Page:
Column

Constellation of the Month: Women in the night sky

David Baumgartner writes about how some women are depicted in the stars.

This article was contributed by David Baumgartner as part of a local series on astronomy.

There are a number of large male figures looking down on us such. Most of them known for killing someone or another and ending up in the sky along with their victims, such as Scorpio killing Orion.

All these stories about men in the sky, pretty sexist I think. Although there are a few females up there: Cassiopeia, Virgo, and Andromeda, to name a few. The only trouble here is most of these girls don’t have the best reputation for being the most admired women in town. Therefore, you see Cassiopeia and the Princess Andromeda tied to a chair and a horse, respectfully.

The Gods liked to mess with these girls, so they sat Cassiopeia in a chair and positioned her in the sky so she would spend half of the day upside down. Males have a funny way of showing affection.

But each one of these constellations have something unique in their vicinity. Just south of Cassiopeia you will find one of the best looking pair of open clusters that you can see within view in one low power eyepiece. Andromeda has the Andromeda Galaxy, the furthest one can see with the naked eye, 2.5 million light years away from the planet Earth.

This means that the light you see tonight left Andromeda 2.5 million years ago traveling at the speed of 186,000 miles per second. Stop and think about that for a while.

Ka-Boom, mind blowing.

But if that is way too far away for you, then just wait for about 4.5 billon years from now when Andromeda comes visiting us as it crashes into our Milky Way. There will be some changes made in and around this part of our galaxy. Who knows if we will even be around at that time?

Even Hercules won’t be any match with the princess’ force. Nothing like a little revenge now and then. Way to go girl.

Clear skies…

Up and coming events:

Jul 17: First Quarter Moon

Jul 21: Moon is at perigee (226,503 miles from Earth)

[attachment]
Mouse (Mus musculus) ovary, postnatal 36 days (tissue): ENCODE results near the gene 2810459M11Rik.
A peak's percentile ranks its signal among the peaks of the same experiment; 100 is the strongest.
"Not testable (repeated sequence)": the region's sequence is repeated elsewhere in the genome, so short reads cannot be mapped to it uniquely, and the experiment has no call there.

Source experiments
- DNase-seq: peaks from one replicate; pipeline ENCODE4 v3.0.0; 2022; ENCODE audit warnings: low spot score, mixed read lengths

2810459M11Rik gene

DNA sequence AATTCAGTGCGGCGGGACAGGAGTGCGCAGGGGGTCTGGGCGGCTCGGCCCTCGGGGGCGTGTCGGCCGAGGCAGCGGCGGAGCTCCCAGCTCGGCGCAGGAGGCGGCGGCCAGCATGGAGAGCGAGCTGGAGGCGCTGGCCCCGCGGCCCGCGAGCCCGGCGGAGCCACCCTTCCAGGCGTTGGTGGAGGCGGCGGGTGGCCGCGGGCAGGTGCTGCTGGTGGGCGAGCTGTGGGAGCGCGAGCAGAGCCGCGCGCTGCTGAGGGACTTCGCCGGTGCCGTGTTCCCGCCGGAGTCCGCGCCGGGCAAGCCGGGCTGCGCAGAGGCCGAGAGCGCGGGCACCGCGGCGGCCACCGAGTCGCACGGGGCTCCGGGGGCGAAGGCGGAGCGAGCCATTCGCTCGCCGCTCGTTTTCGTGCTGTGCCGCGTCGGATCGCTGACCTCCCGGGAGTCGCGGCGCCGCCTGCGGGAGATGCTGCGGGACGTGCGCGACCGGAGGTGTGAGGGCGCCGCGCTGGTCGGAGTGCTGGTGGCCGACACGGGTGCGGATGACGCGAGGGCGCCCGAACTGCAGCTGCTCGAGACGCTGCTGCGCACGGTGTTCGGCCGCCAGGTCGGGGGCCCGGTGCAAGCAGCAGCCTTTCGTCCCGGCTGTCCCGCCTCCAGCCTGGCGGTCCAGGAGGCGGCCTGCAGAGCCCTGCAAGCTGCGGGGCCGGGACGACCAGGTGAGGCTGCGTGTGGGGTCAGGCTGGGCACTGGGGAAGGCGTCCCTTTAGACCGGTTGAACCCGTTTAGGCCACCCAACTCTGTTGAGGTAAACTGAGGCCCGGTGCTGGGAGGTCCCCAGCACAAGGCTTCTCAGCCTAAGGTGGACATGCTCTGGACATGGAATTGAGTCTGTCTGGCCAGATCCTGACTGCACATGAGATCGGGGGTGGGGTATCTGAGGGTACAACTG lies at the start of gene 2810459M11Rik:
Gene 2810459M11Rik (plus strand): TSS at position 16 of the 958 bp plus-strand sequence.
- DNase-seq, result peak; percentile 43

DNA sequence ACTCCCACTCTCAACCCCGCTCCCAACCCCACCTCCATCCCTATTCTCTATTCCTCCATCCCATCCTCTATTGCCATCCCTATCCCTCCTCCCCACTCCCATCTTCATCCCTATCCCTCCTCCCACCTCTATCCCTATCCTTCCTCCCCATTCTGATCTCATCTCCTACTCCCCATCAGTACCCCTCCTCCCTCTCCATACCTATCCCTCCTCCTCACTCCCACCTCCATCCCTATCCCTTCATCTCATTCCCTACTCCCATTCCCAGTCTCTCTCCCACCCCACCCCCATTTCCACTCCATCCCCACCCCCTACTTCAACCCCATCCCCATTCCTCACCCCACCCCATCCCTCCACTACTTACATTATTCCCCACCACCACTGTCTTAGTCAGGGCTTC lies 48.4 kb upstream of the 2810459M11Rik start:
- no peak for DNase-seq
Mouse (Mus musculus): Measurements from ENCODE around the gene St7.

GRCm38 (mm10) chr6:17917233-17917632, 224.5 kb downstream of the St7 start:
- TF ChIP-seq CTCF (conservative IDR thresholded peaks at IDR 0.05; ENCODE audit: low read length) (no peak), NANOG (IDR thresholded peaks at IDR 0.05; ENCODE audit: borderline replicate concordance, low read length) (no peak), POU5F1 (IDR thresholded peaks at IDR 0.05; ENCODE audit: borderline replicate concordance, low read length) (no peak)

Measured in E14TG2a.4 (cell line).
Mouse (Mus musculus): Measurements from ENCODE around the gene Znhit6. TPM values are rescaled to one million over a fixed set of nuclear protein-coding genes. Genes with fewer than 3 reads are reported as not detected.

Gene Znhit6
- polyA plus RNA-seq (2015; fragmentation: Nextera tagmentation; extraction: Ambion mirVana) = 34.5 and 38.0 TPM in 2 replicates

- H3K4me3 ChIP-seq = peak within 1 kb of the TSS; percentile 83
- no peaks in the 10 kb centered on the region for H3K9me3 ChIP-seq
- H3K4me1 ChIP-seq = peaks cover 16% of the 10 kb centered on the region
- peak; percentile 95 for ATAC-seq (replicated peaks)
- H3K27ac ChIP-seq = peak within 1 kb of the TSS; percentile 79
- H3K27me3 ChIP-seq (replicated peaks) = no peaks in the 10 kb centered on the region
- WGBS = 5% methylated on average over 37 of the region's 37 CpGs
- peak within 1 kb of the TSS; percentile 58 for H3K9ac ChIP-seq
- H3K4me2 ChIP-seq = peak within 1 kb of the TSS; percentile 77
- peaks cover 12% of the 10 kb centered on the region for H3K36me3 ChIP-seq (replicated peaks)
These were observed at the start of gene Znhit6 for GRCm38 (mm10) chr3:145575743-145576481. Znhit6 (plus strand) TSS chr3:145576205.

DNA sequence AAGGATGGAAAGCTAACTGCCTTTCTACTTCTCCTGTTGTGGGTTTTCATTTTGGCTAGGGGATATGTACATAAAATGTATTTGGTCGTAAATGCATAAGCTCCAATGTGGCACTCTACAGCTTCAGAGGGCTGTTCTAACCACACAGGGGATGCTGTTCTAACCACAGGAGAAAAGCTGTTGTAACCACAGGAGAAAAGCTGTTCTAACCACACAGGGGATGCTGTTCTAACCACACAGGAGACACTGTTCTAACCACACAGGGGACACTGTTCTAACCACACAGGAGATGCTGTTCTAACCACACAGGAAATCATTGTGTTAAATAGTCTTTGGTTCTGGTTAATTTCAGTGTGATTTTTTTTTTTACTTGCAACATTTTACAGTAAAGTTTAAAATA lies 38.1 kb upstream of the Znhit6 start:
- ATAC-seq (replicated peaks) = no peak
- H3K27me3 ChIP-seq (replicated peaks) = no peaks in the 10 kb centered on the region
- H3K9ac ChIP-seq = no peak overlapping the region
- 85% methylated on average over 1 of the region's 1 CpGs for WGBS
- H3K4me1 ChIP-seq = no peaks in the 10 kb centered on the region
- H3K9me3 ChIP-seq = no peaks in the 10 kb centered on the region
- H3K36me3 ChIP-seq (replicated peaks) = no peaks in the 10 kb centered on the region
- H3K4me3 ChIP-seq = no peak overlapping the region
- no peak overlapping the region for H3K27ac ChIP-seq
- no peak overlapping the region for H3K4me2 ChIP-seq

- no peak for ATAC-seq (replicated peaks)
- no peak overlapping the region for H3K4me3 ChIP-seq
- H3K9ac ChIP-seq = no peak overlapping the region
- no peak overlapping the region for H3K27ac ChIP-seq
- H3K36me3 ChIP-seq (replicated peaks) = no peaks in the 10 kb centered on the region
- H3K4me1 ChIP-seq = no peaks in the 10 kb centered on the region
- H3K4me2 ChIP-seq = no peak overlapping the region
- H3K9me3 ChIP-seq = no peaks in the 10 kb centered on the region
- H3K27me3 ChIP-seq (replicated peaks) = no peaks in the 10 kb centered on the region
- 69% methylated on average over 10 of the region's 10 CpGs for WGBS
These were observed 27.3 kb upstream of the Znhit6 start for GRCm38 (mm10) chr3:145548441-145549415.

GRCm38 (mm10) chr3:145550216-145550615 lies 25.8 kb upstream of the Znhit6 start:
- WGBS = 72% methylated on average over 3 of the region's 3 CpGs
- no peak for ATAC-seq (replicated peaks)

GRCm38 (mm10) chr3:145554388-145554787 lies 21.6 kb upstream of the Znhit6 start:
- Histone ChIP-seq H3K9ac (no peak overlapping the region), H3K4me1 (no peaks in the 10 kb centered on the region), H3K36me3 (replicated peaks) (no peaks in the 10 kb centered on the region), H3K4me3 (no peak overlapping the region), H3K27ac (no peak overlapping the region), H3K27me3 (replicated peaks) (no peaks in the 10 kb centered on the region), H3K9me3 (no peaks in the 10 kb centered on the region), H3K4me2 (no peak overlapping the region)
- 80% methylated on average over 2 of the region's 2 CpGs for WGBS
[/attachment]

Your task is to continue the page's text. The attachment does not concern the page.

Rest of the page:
Jul 21: Venus passes 1.2 degrees north of Regulus

Jul 23: Full Moon

Jul 24: Moon passes 4 degrees south of Saturn

Jul 25: Moon passes 4 degrees south of Jupiter

Jul 27: Moon passes 4 degrees south of Neptune

Jul 29: Mars passes 0.7 degrees north of Regulus

Jul 30: Southern Delta Aquariid meteor shower peaks

Jul 31: Last Quarter Moon

Jul 31: Moon passes 1.8 degrees south of Uranus

David Baumgartner

I am a local fella. Local schools from Fremont, Sacred Heart, Santa Anita, Hollister High, to San Benito Jr. Collage (Now Gavilan). Then joined the US Air Force where I specialized in Airborne Radar. Married my high school sweetheart JoAnne., shortly after three children arrived; Cindi, Michael, and Lisa. Somehow we ended up with nine Grandchildren.  Went on to San Luis Obispo, Guesta, Collages, and on to Univ. of New Mexico. Came back to Hollister. Opened up Three Pet Stores; Dave's Aquarium Pets & Supplies in SLO, Watsonvile, and Hollister. The family spent two and a half years running a ranch up in Oregon. Made our way back to Hollister.  Got my Real Estate Licence in 1982, opened my own office in 93'. In the mean time raised Swans and revitalized my old hobby of Astronomy.  In 2001 I was named Chamber of Commence Man of the Year. I think I was the only one nominated. I don't care, I'm taking it. Now in December of 2018 I retired. Not sure if I was forced out or not. Non the less, I am retired, at 77 years of age I think it was time. Now the last thing I have to do is buy a coffin. I hear COSCO sells them now. But the only drawback is; you have to buy them in lots of six.  I guess I could buy them for the whole family. Not that funny, but thrifty.